trust-growth for project participants towards the youth workers
The analyses showed that youth’s projects provided favorable conditions for trust-growth. A majority of youth (N 59) described trust formation stemming from leaders helping with their project work. The study authors identified five distinct trust-growth sequences associated with different kinds of leader help. One set of trust-growth sequences stemmed from interactions in which leaders demonstrated care for youth as individuals—as whole persons with personal interests and needs beyond the program. Youth reported that their trust increased through conversations (typically one-on-one) in which leaders were attentive to them, provided personal assistance, and demonstrated they were aware that youth had lives beyond work in the program. Another set of trust-growth sequences differed from the prior ones in that youth made judgments a step removed from the action; they were observing and evaluating leaders’ actions from a bird’s-eye position. An important finding was that youth’s trust-growth did not depend solely on their own interactions with leaders. Trust could grow through observing others’ interactions with leaders. This bird’s-eye observation was described as a contributor to trust-growth by 39 youth.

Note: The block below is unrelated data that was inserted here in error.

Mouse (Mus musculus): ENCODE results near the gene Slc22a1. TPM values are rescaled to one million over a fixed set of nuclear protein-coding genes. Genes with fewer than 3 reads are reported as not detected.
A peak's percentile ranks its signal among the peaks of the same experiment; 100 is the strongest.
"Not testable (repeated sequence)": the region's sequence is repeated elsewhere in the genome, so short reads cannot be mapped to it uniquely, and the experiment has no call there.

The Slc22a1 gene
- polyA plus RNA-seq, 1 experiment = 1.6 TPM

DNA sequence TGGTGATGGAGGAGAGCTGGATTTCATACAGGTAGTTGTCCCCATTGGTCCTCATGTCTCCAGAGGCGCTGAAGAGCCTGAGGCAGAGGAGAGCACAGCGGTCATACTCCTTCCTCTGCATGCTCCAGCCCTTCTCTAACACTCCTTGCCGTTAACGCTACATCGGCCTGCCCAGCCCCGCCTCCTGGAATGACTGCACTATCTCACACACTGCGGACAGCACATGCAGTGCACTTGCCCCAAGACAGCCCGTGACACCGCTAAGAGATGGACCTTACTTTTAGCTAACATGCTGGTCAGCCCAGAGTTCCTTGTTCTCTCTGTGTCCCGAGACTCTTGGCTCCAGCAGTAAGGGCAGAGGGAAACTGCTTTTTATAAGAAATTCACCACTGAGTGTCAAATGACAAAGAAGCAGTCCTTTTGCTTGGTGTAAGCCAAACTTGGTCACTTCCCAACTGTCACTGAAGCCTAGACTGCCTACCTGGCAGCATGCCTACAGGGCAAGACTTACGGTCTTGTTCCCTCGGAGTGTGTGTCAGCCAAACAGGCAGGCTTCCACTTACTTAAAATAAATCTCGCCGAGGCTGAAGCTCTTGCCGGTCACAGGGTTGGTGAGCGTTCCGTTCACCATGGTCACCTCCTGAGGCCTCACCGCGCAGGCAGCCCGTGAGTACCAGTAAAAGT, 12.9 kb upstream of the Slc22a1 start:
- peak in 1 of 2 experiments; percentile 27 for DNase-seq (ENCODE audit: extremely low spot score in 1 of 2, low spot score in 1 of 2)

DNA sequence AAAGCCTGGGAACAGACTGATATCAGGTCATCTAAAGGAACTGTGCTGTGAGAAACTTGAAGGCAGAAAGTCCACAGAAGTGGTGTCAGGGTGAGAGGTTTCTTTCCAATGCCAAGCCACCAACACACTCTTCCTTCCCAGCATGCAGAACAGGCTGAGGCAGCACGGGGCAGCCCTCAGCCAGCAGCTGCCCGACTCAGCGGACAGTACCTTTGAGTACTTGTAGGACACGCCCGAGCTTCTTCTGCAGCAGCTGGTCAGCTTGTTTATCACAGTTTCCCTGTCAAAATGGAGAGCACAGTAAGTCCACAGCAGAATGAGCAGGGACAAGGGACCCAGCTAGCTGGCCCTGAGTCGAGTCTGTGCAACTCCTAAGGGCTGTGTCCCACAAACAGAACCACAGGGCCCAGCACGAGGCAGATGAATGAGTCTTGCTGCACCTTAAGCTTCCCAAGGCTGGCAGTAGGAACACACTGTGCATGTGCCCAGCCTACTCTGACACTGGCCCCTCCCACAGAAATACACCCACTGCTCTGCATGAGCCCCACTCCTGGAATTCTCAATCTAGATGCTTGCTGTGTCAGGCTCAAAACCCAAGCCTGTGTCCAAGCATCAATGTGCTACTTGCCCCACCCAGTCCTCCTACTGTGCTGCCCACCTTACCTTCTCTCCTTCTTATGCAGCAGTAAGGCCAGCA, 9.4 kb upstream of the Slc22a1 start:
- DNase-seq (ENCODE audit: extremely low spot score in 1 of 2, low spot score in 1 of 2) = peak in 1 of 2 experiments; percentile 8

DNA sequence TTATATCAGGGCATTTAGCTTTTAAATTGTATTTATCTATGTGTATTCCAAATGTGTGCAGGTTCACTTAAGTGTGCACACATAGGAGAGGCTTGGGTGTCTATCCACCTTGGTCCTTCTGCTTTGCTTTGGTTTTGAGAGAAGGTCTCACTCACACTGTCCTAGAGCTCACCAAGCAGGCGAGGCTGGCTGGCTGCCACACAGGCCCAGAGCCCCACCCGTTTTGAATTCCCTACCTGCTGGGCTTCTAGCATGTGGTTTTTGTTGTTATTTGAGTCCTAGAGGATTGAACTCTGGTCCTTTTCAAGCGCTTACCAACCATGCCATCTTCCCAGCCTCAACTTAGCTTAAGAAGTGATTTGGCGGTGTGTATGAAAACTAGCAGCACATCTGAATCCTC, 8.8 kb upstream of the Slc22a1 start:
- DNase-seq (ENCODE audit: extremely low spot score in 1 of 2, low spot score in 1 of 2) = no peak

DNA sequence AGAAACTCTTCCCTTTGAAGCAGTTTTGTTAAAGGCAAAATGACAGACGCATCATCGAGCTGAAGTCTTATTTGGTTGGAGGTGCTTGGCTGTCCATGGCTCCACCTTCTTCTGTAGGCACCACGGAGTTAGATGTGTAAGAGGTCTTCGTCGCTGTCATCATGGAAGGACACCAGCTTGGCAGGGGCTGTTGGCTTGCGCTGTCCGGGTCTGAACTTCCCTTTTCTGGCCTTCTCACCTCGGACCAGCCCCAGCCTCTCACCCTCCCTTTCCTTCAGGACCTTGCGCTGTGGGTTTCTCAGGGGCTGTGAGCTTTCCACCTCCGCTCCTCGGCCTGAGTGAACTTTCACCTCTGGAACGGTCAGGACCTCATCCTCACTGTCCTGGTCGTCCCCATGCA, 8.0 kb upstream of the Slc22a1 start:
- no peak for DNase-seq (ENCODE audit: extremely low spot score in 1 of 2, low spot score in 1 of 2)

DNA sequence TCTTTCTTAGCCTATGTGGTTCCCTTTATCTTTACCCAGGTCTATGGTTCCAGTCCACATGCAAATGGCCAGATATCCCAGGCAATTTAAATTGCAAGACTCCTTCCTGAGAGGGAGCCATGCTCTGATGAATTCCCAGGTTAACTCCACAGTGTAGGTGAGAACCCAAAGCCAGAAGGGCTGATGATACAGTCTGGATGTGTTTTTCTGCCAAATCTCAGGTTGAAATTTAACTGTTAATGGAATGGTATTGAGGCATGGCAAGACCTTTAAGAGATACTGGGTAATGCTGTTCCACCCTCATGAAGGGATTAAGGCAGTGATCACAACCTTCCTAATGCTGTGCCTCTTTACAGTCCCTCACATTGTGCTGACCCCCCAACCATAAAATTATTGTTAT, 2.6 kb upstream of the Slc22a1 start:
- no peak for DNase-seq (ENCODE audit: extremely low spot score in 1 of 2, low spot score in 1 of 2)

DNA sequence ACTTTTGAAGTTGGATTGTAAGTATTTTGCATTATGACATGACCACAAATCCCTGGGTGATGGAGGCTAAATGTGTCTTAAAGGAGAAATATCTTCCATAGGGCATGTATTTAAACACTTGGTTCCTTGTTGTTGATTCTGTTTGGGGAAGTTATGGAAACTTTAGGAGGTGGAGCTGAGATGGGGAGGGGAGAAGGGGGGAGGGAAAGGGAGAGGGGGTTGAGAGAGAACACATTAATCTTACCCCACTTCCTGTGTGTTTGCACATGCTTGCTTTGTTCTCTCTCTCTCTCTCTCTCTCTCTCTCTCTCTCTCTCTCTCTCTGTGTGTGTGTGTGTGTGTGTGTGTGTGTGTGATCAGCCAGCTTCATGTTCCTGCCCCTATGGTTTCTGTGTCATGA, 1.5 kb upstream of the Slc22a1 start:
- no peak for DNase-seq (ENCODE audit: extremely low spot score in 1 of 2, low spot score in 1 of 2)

Beschreibung der Aktivität
Pathways Project: 13 project-based programs
high quality youth development programs with experienced staff; effective learning relationships with youth program leaders based on trust between the participants and the staff
mean age: 15.7; range 12–19 years
teilnehmende Kinder und Jugendliche
Evaluierung der Aktivität
The study authors collected data within the Pathways Project, a longitudinal study, approved by an Institutional Review Board, examining processes of youth development within programs. Participants came from 13 project-based programs serving low-income and working class high-school-age youth in Central Illinois (n 4), Chicago (n 5), and the Minneapolis–St. Paul metropolitan area (n 4).
Group A: Leader supports youth’s work in the program; Group B: Leader interacts with youth as a whole person; Group C: Youth observe and evaluate leaders’ actions.
Group A: Demonstrating confidence in youth’s potentials; Entrusting youth with responsibilities in the program; Providing everyday help and assistance; Giving feedback on youth’s work that was both honest and respectful; Providing assistance during challenging situations in youth’s work. Group B: Providing help with an instrumental need beyond the program; Being responsive to an emotional need.; Exchanging interests and experiences with the youth. Group C: Observing how leaders led the program; Observing interactions between youth and leaders; Global observation and evaluation of leaders’ actions.
108 ethnically diverse youth